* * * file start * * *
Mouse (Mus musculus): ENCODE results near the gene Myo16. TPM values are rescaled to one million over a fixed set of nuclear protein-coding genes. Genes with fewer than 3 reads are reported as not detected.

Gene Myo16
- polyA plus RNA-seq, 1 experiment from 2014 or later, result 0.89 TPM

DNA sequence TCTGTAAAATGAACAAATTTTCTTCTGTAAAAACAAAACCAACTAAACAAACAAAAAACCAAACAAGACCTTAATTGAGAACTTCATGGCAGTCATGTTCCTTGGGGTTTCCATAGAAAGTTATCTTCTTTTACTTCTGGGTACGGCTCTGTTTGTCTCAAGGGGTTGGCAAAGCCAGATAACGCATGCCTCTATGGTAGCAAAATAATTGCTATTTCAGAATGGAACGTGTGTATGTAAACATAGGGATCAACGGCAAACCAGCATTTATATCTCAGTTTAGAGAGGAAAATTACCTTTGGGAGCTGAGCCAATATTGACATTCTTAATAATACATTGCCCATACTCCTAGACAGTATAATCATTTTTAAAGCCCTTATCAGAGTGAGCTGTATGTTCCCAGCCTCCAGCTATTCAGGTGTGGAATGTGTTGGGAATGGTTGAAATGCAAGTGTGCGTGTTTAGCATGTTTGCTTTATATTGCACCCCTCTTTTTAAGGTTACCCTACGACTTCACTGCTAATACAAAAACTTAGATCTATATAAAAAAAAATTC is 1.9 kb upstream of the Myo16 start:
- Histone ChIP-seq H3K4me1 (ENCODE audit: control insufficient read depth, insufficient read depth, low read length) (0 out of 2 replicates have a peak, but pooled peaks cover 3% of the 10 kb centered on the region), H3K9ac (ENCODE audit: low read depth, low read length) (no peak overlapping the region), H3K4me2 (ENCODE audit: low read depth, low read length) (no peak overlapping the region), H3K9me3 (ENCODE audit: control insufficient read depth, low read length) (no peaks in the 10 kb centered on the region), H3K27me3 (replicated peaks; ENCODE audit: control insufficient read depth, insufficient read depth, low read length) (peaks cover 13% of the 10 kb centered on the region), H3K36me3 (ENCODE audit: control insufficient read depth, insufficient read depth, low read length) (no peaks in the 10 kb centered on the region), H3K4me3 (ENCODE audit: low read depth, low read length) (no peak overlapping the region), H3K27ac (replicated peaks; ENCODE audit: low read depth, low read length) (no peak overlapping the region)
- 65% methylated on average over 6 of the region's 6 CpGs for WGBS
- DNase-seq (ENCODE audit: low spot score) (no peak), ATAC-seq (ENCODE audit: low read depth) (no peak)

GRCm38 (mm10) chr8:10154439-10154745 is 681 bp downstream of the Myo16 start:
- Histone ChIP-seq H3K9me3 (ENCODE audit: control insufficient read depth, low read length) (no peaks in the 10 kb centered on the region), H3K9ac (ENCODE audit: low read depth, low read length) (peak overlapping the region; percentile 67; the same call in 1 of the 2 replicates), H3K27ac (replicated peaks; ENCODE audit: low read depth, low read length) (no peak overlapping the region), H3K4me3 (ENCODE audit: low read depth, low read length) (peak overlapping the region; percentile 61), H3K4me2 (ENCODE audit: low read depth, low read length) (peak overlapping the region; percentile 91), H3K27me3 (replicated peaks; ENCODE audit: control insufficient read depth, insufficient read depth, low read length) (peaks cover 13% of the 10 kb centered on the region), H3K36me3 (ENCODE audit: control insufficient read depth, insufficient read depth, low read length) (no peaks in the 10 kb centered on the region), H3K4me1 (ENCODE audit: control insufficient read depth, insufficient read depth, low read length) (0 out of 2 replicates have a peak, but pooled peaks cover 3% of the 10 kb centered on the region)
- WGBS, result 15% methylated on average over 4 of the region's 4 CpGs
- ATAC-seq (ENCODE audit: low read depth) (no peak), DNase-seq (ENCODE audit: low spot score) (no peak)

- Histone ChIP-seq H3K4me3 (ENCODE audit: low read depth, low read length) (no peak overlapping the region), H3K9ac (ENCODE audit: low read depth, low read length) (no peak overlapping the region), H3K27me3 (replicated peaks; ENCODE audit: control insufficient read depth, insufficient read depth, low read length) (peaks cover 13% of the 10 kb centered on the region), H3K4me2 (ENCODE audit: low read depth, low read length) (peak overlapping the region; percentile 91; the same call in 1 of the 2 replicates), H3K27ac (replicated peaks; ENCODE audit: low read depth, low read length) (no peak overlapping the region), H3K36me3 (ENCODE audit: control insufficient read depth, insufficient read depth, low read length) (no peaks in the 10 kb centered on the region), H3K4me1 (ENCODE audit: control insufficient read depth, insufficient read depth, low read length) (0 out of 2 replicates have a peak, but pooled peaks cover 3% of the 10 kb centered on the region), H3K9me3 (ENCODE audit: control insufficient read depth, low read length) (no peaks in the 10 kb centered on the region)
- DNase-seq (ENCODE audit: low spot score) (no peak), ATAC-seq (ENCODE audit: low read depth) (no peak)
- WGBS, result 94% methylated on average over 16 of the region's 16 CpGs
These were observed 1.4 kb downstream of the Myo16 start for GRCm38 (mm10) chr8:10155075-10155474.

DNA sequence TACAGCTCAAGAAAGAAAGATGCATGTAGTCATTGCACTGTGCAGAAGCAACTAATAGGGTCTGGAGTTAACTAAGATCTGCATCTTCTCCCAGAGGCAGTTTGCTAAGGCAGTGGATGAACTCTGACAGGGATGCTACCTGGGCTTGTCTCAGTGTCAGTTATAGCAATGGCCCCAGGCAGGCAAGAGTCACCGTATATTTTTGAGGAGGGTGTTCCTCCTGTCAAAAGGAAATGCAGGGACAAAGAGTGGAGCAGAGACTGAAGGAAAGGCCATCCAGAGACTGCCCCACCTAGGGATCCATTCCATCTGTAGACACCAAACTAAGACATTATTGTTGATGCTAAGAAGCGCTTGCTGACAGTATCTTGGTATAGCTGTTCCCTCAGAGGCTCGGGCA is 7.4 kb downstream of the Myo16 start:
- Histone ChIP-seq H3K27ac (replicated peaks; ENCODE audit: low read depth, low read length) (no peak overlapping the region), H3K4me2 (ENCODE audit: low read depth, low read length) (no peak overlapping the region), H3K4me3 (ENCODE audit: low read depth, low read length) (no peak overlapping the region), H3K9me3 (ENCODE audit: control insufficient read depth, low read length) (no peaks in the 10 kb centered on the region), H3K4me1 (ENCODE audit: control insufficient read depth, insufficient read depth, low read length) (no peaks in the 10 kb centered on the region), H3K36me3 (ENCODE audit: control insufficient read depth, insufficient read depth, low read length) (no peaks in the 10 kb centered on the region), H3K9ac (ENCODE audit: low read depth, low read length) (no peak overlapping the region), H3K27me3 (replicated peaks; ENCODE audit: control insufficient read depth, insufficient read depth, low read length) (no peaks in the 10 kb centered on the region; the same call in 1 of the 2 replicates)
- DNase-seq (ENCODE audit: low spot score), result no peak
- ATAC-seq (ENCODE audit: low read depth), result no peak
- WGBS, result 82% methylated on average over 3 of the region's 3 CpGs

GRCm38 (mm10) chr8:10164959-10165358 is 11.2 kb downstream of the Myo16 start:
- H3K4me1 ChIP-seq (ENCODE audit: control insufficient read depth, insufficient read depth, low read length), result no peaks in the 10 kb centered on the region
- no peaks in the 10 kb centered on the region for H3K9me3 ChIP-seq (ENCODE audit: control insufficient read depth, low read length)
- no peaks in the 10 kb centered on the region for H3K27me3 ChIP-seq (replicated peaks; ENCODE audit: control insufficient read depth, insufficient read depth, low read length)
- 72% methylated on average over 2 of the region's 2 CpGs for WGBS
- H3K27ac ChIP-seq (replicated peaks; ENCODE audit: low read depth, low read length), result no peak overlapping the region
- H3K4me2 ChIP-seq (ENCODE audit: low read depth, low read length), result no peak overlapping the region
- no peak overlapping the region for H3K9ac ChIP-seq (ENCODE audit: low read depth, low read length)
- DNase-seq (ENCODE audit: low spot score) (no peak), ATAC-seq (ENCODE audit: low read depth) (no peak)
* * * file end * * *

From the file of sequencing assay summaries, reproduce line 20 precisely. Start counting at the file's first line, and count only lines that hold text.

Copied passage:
- WGBS, result 82% methylated on average over 3 of the region's 3 CpGs